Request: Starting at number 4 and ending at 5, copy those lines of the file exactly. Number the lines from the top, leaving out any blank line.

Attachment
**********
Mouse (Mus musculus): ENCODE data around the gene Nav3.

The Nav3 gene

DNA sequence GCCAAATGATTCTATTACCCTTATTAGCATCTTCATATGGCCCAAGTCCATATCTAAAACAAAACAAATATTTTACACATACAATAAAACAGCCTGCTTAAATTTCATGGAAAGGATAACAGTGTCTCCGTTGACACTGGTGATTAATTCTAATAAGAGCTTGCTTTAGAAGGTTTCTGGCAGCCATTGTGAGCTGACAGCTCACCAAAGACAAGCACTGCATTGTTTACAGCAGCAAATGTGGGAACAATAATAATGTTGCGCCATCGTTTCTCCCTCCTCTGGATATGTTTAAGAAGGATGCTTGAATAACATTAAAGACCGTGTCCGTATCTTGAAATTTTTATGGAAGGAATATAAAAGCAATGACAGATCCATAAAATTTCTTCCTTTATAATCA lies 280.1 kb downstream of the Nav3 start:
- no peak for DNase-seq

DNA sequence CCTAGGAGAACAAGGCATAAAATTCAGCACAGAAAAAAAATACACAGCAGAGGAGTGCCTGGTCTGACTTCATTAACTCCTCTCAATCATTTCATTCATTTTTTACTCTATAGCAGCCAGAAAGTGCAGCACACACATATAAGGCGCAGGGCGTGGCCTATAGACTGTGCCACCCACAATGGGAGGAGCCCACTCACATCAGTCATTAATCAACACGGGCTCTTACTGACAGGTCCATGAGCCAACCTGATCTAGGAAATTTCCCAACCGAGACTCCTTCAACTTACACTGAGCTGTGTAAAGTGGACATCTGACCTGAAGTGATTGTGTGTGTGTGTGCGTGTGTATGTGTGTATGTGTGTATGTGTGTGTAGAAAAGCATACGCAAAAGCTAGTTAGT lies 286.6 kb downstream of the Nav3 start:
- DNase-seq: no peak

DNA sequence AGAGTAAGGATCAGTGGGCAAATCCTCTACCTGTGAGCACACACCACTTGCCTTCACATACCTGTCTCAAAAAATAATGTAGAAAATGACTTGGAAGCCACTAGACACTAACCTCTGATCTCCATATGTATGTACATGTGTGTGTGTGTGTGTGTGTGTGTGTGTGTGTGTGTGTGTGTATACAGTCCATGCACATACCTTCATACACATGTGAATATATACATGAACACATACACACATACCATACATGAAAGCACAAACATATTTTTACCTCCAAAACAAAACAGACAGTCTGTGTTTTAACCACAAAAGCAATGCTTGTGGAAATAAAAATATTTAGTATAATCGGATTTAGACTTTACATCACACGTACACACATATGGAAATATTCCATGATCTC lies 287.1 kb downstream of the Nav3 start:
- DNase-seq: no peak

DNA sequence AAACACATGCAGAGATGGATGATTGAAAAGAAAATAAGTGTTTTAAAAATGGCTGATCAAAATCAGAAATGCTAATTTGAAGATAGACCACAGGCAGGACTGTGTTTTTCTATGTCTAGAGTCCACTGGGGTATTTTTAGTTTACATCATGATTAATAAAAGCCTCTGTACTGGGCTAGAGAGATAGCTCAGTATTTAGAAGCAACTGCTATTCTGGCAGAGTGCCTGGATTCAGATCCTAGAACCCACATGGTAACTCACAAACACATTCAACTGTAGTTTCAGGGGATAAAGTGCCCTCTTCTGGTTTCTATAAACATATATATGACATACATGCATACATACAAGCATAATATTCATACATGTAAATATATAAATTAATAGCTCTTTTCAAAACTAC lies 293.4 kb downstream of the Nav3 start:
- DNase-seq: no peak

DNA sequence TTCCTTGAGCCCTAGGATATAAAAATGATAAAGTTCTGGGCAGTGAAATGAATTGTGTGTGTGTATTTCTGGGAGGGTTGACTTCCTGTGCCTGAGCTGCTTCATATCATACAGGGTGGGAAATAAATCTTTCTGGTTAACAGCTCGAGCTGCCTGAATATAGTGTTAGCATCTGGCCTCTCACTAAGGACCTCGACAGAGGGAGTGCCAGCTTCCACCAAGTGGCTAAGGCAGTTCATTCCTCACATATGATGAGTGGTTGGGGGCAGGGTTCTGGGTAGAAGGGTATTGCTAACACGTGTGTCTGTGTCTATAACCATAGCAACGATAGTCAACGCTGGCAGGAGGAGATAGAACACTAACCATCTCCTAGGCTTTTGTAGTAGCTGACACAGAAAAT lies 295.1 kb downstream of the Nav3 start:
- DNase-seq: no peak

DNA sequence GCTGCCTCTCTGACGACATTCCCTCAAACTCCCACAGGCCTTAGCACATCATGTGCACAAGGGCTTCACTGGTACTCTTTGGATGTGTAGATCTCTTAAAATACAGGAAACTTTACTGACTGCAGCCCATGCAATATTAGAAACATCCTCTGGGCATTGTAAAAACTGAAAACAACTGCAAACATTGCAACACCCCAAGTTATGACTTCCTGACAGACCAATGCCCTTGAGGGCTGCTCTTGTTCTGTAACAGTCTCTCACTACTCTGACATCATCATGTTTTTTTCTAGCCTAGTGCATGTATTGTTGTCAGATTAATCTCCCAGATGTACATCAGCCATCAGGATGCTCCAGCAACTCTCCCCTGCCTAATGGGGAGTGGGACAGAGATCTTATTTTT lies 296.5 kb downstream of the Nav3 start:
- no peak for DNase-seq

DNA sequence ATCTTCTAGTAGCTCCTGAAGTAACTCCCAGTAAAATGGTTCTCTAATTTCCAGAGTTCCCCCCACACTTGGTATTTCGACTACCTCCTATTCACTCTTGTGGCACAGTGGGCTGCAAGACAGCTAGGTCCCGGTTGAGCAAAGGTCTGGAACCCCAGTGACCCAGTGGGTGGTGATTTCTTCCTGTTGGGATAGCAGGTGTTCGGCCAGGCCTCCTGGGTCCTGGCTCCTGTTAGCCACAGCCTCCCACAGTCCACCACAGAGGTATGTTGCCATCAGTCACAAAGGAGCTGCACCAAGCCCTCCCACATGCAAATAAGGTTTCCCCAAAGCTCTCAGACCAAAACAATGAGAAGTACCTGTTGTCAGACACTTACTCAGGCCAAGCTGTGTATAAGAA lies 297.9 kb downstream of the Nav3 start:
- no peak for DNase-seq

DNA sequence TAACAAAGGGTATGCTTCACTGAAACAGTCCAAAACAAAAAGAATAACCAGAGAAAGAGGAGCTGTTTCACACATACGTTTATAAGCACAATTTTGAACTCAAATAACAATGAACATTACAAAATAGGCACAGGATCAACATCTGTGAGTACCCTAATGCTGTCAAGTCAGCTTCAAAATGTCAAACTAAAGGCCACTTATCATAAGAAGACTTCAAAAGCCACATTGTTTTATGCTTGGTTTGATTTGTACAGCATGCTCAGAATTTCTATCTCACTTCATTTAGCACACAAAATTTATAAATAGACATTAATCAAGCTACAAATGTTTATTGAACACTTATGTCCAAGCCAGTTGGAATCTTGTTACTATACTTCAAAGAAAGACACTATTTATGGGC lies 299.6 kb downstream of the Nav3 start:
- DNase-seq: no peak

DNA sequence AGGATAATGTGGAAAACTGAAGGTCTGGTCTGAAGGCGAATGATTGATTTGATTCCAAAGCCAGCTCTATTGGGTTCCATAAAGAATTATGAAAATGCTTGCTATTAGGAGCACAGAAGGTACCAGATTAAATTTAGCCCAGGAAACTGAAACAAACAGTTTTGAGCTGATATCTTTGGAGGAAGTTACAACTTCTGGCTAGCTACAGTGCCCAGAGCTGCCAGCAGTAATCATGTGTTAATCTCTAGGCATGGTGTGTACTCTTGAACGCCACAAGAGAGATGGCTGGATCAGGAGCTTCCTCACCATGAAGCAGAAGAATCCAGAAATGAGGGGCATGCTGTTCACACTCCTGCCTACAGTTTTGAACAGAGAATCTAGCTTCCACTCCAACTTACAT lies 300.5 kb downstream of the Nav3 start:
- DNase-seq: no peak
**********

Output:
- no peak for DNase-seq

DNA sequence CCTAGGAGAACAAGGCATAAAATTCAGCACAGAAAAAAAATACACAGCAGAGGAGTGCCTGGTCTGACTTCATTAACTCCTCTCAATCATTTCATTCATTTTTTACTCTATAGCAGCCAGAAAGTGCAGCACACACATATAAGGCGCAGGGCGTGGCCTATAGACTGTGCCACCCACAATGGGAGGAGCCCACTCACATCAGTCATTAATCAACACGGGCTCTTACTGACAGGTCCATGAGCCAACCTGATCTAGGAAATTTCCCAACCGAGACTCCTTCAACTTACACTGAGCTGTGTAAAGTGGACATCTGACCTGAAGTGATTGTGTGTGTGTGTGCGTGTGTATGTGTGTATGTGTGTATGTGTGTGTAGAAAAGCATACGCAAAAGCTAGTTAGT lies 286.6 kb downstream of the Nav3 start: